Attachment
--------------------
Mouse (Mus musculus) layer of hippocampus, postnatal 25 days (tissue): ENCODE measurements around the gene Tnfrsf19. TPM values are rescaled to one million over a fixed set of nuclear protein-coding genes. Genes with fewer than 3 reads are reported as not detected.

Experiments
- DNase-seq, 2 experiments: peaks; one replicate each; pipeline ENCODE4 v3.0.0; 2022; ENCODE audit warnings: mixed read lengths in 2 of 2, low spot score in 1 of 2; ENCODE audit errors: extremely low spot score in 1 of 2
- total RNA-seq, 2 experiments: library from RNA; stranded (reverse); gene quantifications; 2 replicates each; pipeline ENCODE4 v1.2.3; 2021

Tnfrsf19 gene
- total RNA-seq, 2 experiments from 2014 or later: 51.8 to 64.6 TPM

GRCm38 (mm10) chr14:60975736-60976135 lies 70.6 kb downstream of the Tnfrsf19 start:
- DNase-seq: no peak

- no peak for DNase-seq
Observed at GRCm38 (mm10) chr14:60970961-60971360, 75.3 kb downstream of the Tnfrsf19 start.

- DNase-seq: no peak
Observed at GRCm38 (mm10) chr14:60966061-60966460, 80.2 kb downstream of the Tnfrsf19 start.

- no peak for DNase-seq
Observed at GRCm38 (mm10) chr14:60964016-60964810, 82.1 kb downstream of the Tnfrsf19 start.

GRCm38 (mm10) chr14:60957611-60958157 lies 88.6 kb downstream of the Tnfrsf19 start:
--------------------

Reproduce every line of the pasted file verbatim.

Mouse (Mus musculus) layer of hippocampus, postnatal 25 days (tissue): ENCODE measurements around the gene Tnfrsf19. TPM values are rescaled to one million over a fixed set of nuclear protein-coding genes. Genes with fewer than 3 reads are reported as not detected.

Experiments
- DNase-seq, 2 experiments: peaks; one replicate each; pipeline ENCODE4 v3.0.0; 2022; ENCODE audit warnings: mixed read lengths in 2 of 2, low spot score in 1 of 2; ENCODE audit errors: extremely low spot score in 1 of 2
- total RNA-seq, 2 experiments: library from RNA; stranded (reverse); gene quantifications; 2 replicates each; pipeline ENCODE4 v1.2.3; 2021

Tnfrsf19 gene
- total RNA-seq, 2 experiments from 2014 or later: 51.8 to 64.6 TPM

GRCm38 (mm10) chr14:60975736-60976135 lies 70.6 kb downstream of the Tnfrsf19 start:
- DNase-seq: no peak

- no peak for DNase-seq
Observed at GRCm38 (mm10) chr14:60970961-60971360, 75.3 kb downstream of the Tnfrsf19 start.

- DNase-seq: no peak
Observed at GRCm38 (mm10) chr14:60966061-60966460, 80.2 kb downstream of the Tnfrsf19 start.

- no peak for DNase-seq
Observed at GRCm38 (mm10) chr14:60964016-60964810, 82.1 kb downstream of the Tnfrsf19 start.

GRCm38 (mm10) chr14:60957611-60958157 lies 88.6 kb downstream of the Tnfrsf19 start: